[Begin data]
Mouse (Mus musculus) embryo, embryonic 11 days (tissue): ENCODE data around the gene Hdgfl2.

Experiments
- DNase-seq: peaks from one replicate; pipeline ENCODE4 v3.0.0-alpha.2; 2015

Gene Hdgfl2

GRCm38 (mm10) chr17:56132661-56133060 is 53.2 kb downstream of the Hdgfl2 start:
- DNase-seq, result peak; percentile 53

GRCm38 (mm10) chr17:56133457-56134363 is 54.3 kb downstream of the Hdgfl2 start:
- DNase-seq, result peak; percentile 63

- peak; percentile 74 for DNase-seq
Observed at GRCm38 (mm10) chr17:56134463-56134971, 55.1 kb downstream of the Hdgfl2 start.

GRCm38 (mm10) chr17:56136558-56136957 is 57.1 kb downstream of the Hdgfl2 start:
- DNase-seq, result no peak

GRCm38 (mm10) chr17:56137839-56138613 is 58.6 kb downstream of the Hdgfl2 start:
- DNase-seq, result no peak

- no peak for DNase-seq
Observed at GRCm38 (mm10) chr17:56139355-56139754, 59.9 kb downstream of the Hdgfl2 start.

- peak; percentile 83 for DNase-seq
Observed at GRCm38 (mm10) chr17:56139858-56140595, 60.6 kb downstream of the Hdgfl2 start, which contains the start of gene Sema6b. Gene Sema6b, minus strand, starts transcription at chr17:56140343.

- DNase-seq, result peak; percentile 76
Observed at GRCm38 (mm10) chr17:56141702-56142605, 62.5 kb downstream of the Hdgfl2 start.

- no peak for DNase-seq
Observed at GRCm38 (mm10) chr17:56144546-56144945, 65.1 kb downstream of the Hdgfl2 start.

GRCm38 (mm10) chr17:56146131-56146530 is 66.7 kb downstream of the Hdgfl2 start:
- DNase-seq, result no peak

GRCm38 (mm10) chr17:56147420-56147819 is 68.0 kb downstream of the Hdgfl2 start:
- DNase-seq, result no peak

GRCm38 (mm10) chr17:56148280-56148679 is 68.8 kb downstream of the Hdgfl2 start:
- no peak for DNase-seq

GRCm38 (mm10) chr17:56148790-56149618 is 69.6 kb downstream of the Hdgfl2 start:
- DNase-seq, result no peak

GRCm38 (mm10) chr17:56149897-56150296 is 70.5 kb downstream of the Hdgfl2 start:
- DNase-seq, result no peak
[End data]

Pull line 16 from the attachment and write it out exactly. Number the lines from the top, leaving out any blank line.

Observed at GRCm38 (mm10) chr17:56139355-56139754, 59.9 kb downstream of the Hdgfl2 start.